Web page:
• Provide a brief summary of our findings once we have concluded our investigation

More information about our procedures can be found in the Planning and Regeneration Customer Care Standards.

No. Under the General Data Protection Regulations the Council has a duty to protect the privacy of the person who is the subject of the complaint as we do for the person reporting the complaint.  Therefore, we are unable to provide you with any updates or information about the matter during the course of our investigation. Such information is also likely to be exempt from release under Freedom of Information. You will be provided with a summary of our findings once the investigation has been concluded.

A 'listed building' is a building, object or structure that has been judged to be of national historical or architectural interest. There are two ways to check whether a property is a listed building.

To use the interactive map locate the property using the Search function. Then select Layer and choose Historical, followed by checking the Listed Building box.

View the interactive map

You can also search the National Heritage List for England (NHLE) for all listed buildings, scheduled monuments, protected wrecks and registered parks, gardens and battlefields. The Heritage List is the only official and up to date database of all nationally protected historic buildings and sites in England.

You can find out more about listed building on the listed buildings frequently asked questions section.

Almost all work to a listed building would require Consent. Listed Building Consent is required for all works of demolition, alteration or extension to a listed building that affect its character as a building of special architectural or historic interest.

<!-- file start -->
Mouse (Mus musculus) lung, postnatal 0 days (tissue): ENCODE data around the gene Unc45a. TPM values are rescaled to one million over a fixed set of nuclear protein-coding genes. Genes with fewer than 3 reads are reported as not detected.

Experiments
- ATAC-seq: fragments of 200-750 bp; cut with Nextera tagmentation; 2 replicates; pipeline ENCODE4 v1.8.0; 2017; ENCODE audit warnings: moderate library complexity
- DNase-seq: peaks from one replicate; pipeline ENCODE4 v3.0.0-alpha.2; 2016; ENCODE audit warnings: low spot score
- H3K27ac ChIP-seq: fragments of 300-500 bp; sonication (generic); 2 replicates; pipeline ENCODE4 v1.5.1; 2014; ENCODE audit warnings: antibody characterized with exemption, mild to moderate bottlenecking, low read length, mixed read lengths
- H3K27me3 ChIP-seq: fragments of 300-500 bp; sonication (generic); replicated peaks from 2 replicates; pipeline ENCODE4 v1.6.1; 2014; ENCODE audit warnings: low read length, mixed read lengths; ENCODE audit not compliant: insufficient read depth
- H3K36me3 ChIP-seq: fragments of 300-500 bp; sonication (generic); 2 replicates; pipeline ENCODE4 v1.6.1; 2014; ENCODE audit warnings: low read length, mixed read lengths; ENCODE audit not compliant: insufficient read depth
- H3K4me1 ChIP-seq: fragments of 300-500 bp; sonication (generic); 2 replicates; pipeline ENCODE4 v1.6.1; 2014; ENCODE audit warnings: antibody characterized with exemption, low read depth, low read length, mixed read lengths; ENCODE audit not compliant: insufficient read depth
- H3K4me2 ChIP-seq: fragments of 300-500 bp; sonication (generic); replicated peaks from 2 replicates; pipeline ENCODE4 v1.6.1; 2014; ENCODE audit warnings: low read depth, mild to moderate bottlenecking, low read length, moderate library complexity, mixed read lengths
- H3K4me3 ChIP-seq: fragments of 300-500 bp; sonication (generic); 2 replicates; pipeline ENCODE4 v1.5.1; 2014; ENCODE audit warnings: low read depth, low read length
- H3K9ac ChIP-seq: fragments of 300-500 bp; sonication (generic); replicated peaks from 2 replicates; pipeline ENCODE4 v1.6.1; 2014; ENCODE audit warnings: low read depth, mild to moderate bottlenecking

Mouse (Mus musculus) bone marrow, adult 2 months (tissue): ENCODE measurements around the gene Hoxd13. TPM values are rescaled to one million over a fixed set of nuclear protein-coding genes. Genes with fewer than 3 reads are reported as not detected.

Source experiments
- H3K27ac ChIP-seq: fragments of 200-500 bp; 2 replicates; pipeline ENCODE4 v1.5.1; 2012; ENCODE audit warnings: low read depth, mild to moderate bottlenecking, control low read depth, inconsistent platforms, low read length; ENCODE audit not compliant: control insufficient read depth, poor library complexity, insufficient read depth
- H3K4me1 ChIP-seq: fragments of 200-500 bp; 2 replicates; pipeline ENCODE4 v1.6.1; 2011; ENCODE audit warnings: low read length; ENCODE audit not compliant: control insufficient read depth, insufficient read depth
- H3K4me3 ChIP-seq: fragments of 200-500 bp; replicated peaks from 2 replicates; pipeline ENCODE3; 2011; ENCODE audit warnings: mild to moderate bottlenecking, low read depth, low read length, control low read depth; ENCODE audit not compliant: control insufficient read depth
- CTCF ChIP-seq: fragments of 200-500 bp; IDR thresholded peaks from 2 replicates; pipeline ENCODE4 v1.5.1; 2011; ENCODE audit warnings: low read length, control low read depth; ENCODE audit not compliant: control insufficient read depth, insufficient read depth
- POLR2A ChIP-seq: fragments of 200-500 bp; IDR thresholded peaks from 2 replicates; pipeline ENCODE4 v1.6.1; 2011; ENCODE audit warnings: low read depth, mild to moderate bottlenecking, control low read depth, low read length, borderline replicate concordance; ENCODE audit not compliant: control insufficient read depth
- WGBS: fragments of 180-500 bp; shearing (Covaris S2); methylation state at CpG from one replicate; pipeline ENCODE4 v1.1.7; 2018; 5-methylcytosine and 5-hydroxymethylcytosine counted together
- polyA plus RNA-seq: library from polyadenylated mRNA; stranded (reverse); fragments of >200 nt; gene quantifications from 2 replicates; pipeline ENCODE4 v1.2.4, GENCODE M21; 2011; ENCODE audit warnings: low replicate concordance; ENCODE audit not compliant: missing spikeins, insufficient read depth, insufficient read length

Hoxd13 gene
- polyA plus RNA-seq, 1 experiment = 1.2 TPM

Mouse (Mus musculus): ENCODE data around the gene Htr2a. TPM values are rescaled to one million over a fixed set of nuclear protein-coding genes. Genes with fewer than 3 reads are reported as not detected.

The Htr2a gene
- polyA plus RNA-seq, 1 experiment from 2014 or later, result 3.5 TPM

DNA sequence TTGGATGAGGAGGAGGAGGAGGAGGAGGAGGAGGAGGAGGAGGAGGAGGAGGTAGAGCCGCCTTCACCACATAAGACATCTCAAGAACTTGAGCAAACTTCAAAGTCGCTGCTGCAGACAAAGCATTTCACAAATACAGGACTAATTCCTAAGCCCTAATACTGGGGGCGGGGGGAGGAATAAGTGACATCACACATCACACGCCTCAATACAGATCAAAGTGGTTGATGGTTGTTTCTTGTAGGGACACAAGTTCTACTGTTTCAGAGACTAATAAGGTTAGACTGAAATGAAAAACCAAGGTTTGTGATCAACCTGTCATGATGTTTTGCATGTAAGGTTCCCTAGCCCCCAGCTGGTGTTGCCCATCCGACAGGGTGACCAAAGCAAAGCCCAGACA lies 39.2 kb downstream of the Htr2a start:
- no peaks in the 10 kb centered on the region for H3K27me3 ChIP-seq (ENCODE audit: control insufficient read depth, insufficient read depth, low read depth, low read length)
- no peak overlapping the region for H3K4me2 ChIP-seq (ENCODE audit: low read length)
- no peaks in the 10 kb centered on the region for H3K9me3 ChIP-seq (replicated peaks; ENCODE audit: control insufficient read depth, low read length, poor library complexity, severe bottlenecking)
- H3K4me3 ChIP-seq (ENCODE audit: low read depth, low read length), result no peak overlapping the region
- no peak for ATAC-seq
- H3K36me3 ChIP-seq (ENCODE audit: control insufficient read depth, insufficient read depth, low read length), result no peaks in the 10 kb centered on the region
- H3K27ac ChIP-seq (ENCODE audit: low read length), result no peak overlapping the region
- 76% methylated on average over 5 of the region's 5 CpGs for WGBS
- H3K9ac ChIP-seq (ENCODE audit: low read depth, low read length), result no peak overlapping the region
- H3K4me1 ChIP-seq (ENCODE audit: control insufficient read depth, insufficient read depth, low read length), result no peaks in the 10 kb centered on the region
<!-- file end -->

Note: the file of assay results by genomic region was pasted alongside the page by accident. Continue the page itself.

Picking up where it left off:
The requirement applies to all types of works and to all parts of those buildings covered by the listing protection (possibly including detached buildings in the curtilage or other structures) provided that the works affect the character of the building as a building of special interest.

A Conservation Area is an area of special architectural or historic interest with a character or appearance that is desirable to preserve or enhance.

View the conservation area interactive map

You can find out more about conservation areas on the conservation areas frequently asked question section.

Cornwall Council has powers to protect trees and woodlands where they make an important contribution to a public amenity and where they are considered to be at risk.

View the tree preservation order interactive map

Information about the protection of trees and woodlands can be found on the Planning Advice and Guidance - Trees section.

Enforcement action must only be taken where we have evidence to support our case. Every effort is made to safeguard the confidentiality of any private individual who reports a potential breach of planning control. If an appeal is made against an enforcement notice any complainant will be notified and asked if they wish to submit additional representations or to appear independently at a public inquiry or hearing to support the Council's case. The strength of local support is often crucial to the Council's success on appeal, but at this stage any representations must become public documents.